Posted by Neil Rose, Editor, Legal Futures
Is it me, or is the Legal Services Board’s (LSB) suggestion that regulators should collect and publish all agreements between introducers and lawyers slightly barmy? Can you have too much transparency?
After I first revealed it last month, the LSB yesterday confirmed that it has come down against banning referral fees but wants to improve transparency (see story ). Nothing wrong there, and requirements that all agreements for referral arrangements should be in writing and that there should be crystal clear disclosure to the client, along with telling them that they can seek advice elsewhere, seem fair enough.
But publishing the actual agreements lawyers have with their introducers? Where did that one come from? Various other ideas have been floated over the years – standard agreements, model clauses and so on – but this one has appeared seemingly from nowhere.
The LSB recognises that this is a new idea, and says it wants to establish “whether there would be any issues regarding commercial confidentiality”. I’m guessing there would be – presumably introducers do different deals with different firms, for one thing. I can’t imagine the big insurers will be overly keen on this.
The idea would also introduce extra costs for regulators, lawyers and introducers. “However, we believe these new costs would be outweighed by the benefits arising from a more transparent and competitive market,” the LSB says.
The LSB’s rationale for publication is that the contractual agreements between a lawyer and introducer are at the heart of the issue of referral fees. “They are the evidence of whether or not parties have the intention of acting in the best interests of consumers,” the discussion paper says.
“Publishing this information for scrutiny by the market, consumer organisations, and consumers themselves should help to ensure that agreements are structured with consumer interests at their heart. We believe that this level of transparency will aid general economic efficiency, allow for the accurate tracking of trends by regulators and give firms every incentive to consider actively where and how to invest to acquire work in a way which minimises their own costs and so contributes to lower charges for consumers.”
The requirement, the LSB reasons further, is likely to bring pressure to bear on the terms of the agreements to ensure that they are compliant. Firms may also choose to use the information to differentiate their offerings to consumers, increasing competition in the market.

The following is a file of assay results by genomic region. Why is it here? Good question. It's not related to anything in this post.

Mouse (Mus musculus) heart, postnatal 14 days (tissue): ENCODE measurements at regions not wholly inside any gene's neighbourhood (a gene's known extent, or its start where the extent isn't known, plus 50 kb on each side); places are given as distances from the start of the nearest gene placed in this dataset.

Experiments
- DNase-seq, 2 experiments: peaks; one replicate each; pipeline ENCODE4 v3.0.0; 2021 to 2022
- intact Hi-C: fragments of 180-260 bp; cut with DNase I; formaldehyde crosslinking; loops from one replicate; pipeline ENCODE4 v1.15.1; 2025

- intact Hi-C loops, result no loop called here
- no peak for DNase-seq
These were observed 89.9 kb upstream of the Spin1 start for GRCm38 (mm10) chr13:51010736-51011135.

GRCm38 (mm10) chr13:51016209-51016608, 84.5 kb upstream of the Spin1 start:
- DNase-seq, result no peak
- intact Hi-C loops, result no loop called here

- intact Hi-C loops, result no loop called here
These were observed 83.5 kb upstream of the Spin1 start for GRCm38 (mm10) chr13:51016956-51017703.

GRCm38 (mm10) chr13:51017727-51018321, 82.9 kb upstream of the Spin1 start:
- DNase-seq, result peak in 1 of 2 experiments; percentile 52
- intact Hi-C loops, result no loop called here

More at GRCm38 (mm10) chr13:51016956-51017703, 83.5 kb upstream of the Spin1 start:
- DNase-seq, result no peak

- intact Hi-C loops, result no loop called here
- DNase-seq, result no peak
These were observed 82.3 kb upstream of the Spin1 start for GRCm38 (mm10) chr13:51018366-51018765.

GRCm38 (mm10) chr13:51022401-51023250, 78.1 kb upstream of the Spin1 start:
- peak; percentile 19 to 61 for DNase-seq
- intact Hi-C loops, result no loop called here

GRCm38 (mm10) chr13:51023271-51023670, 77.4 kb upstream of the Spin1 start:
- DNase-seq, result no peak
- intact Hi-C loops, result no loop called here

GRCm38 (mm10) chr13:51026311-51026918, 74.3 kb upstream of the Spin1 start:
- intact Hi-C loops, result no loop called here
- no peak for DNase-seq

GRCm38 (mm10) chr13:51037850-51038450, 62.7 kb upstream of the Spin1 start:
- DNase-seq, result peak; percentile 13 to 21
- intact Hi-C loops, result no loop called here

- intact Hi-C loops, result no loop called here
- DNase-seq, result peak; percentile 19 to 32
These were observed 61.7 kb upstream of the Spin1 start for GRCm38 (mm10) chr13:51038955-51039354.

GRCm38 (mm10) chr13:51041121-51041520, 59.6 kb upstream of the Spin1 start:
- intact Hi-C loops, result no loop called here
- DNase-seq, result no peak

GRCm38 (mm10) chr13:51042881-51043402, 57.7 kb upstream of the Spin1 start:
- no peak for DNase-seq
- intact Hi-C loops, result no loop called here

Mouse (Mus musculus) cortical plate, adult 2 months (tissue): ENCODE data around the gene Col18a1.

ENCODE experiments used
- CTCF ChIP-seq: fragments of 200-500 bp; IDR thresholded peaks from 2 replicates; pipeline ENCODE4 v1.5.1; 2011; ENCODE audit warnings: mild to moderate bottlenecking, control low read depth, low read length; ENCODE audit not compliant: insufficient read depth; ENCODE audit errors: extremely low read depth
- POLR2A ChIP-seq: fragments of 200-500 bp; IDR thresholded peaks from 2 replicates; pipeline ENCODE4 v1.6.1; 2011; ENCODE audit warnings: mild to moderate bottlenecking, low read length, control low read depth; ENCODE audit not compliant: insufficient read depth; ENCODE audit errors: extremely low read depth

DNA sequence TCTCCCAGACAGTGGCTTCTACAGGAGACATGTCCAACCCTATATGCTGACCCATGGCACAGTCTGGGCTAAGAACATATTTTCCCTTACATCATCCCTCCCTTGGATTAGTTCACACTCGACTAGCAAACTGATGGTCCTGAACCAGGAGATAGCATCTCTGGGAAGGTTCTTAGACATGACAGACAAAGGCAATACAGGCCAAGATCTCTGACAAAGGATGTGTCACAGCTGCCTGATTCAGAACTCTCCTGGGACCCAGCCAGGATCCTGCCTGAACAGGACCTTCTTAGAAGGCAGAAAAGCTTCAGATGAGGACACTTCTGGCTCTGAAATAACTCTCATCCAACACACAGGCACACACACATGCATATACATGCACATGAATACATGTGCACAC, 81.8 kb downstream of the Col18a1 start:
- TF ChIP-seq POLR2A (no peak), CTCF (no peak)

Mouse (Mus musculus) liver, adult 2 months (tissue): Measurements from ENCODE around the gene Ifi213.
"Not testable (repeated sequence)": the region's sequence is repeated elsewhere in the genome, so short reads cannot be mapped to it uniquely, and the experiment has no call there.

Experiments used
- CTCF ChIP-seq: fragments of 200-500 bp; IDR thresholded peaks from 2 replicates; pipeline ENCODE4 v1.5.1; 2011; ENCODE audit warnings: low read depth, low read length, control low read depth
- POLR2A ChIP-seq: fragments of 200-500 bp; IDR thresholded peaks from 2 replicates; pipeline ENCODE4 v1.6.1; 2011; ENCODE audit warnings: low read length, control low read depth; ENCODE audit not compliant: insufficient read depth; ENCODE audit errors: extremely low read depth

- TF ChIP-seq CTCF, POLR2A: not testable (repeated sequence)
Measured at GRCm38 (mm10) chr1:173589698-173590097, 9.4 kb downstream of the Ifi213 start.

First of all, I doubt many (any?) consumers would make much use of such information. It would probably be mainly used by lawyers and introducers to check out what their competitors are up to, rather than display their altruistic concern for how the consumer interest is being served.
Second, is this transparency gone mad? Are there comparable requirements in any other sector? I must confess to not knowing much about life outside the legal world, but I am not aware of any and would be interested to hear from those who are better informed.
Third, the logistics of the exercise look pretty formidable.
Fourth, I wonder how easily it sits with outcomes-focused regulation (OFR), towards which all the regulators are moving with the LSB’s active encouragement. OFR is about setting out the principles and trusting lawyers to get regulation right. The presumption is against prescriptive rules. In exceptional cases, such as the accounts rules, detailed rules were felt to be justified, but the draft code of conduct published by the Solicitors Regulation Authority (SRA) in May did not include referrals among that list and stripped down rule 9 to four outcomes and 11 indicative behaviours.
Publication as suggested by the LSB looks a heavy-handed solution that implies a serious problem. Is the evidence uncovered by the LSB’s economic research and its consumer panel strong enough to justify it? If so, maybe the SRA should be rethinking its approach to the new rule 9. I’m not sure both of these can be right.